Recommendations for Perfecting Timing

Hello All,

I don’t have a problem with playing in time. I can stay with the beat fairly well. However, I have noticed that sometimes when playing fast runs, some of the notes within the run get slightly off tempo. It’s as if there are tiny micro speed-ups and slow-downs, instead of every note of each type having the exact same duration (as if you were playing a file in GuitarPro).

Does anyone have any exercises they can recommend that can help me improve in this area? I mean specific exercises that aren’t mind-numbingly boring. Please don’t tell me to play slower and always play with a metronome; I already do that all the time. Thanks!

In that case I’m gonna tell you to do something else! Play faster! Try playing to tempo, whatever that may be, and focus on getting the rhythm even. Never mind if it’s sloppy!

It’s possible that the uneven timing is a result of other technical problems, of course. Perhaps the fingering, the string changes, the motion mechanic could be tripping you up?

I’m going to recommend the usual thing – film a problematic phrase and post it here!

I second @Johannes response; posting a video of your problem area is probably the best way to receive feedback!

Other than what Johannes mentioned, you could have a look at chunking unless you’re already familiar with the concept. Whether you’re playing fast solo lines or speedy rhythm playing, you need some form of chunking at higher speeds to not be overwhelmed and fall off the horse. Shifting the focus from each note/strum individually to only the ones on the beat is a common way to do this. This helps you synchronize your playing with distinct landmarks rather than trying to target and adjust each played note or chord.


Also, in my opinion, an idea of ‘perfect timing’ is a bit unrealistic. Playing everything exactly on the mark every time can make your playing sound rather robotic and lacking the human touch. Small variations often makes you’re playing sound better, as long as it’s generally in tempo of course! You can have a look at this topic for more discussion on the subject:

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I don’t know if this is a possible, or even a desirable goal. Even the most technically proficient guitarists have micro-fluctuations in tempo. Musical phrasing, even at breakneck speed, always has some level of flexibility and spontaneity in how time is felt and expressed. I don’t think most players would consider it a compliment if you told them they sounded like guitar pro playback lol.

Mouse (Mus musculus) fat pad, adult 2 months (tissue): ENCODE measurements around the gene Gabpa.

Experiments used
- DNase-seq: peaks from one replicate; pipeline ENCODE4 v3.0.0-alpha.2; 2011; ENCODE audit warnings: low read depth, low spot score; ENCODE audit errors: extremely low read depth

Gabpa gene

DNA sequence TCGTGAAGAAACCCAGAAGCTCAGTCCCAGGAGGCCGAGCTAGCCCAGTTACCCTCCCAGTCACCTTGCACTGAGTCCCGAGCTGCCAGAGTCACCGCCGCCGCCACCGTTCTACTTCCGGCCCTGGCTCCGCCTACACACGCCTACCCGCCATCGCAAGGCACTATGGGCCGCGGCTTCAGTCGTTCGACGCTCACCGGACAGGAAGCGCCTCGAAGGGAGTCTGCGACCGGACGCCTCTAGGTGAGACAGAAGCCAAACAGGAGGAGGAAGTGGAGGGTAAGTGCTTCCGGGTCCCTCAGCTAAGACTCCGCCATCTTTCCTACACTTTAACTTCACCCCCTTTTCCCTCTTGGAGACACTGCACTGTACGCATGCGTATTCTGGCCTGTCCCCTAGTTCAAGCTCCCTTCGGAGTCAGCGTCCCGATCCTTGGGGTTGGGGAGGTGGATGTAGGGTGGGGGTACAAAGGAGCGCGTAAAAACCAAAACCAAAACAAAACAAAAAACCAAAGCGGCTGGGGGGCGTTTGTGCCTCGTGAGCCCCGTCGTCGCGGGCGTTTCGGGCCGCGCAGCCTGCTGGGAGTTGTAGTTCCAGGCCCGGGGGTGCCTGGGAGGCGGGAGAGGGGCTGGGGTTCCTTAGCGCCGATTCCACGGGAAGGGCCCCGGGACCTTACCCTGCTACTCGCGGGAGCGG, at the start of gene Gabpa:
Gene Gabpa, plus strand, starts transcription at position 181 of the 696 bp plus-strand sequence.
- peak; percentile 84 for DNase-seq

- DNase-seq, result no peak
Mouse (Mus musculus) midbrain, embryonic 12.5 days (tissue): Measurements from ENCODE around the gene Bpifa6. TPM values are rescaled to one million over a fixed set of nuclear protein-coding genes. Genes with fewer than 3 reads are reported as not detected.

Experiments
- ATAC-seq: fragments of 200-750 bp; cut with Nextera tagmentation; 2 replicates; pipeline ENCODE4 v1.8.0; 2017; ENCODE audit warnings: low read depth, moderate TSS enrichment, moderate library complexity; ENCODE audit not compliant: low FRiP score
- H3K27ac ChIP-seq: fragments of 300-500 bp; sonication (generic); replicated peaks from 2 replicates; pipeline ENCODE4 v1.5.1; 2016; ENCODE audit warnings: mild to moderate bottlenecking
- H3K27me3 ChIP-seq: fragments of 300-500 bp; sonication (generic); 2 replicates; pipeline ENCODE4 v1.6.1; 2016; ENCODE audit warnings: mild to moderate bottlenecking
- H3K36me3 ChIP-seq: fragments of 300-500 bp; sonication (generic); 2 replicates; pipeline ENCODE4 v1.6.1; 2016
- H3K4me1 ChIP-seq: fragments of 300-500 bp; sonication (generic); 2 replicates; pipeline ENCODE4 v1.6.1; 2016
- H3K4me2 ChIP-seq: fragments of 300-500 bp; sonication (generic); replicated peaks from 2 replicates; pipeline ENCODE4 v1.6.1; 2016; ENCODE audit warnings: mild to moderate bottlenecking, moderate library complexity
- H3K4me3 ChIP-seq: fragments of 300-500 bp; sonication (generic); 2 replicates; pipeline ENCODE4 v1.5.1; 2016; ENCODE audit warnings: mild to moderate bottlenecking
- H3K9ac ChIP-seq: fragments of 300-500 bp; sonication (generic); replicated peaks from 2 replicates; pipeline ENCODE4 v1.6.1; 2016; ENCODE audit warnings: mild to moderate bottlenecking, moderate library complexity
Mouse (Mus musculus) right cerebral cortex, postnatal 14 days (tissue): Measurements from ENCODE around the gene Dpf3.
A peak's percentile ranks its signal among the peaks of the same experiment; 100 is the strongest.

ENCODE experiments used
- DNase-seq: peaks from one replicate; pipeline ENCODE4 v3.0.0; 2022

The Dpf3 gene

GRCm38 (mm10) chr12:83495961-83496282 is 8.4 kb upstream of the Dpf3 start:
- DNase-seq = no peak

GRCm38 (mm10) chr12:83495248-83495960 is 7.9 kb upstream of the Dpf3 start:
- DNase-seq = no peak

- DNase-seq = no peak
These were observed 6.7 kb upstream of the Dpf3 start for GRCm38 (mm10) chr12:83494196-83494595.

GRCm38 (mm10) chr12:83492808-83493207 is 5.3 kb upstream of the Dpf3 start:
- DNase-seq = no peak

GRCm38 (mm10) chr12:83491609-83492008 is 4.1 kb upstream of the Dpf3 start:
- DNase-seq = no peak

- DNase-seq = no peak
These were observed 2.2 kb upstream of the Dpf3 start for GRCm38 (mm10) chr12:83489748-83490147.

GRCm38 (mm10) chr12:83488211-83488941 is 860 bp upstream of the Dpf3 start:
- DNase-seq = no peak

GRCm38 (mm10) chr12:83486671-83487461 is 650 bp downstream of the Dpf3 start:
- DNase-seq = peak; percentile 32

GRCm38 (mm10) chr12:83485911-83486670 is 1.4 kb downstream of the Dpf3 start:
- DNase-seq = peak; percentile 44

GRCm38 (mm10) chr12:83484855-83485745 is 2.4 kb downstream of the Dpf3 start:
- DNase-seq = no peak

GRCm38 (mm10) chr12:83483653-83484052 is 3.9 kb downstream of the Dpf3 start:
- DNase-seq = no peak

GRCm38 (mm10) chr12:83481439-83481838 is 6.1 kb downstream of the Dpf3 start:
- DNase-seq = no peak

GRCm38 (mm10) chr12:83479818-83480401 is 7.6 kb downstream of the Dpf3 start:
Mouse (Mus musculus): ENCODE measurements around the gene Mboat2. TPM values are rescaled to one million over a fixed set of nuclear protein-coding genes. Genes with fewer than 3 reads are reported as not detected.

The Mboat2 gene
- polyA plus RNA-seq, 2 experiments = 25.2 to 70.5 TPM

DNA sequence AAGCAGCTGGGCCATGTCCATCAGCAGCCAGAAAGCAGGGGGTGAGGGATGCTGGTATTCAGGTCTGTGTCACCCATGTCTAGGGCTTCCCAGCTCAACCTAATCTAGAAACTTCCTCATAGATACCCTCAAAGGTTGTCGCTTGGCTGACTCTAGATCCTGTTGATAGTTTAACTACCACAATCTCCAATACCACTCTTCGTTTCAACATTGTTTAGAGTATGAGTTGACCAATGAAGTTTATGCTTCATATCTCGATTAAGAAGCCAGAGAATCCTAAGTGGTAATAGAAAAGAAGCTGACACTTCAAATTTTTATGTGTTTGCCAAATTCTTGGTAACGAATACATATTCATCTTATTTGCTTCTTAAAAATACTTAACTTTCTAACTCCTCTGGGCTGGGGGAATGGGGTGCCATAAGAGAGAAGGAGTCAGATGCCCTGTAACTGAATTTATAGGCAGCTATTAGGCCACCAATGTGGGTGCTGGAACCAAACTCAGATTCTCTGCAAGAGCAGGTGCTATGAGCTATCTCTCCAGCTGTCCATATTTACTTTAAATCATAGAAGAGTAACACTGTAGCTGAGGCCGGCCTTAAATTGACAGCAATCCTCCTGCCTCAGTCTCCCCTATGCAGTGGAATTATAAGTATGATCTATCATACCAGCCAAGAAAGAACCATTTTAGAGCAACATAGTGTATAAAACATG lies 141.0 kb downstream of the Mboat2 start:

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I was thinking about this too. It’s pay-walled, so I won’t post it, but Troy had another clip somewhere else from a Batio interview where he was showing some sweeps in sextuplets. It sounded awesome. So clean and controlled and of course blazing fast. When I slow-mo’d it to inspect the movement in more detail, I was struck by how it sounded less even in timing. There was clear pause/drag/rush thing going on. So I think, at least for a longer phrase at a fast tempo, as long as things start and stop pretty close to the beat and it’s played cleanly, what happens in the middle doesn’t really matter so much. Stick the lift off, enjoy the ride, stick the landing lol

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Not really what you asked for… but I did some online lessons with Brandon Ellis over the quarantine and he told me basically word for word “unless your goal is to sound like a guitar pro file then don’t worry about it.” He went on to say players that play stuff that sounds better on guitar pro then in real life have missed the point, unless that’s what your going for. Guitar pro will always beat a human at precision. But guitar pro can’t beat a human at playing with soul.

Made me really re-evaluate my own playing and mindset.

He literally said he doesn’t worry about the inner workings within the bars when composing. If he’s landing on the one when he wants to and hitting the main points he wants to hit then why worry about it. So much so that he said he has a hard time writing the notation for some riffs and solos because he doesn’t even KNOW exactly what his inner timing is. He just feels it. Some of his “sextuplets” turn out to be 7s,9s,5s etcetera.

It was a liberating discussion for me as I was SO hung up on “perfect timing” and someone I consider to be in the top 5 tells me he never even thinks about it or worries about it.

A lot of our lessons were spent on mindset and honestly, in my case… a lot of it came down to “relax and have some fun” lol.

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Thanks Johannes! Will do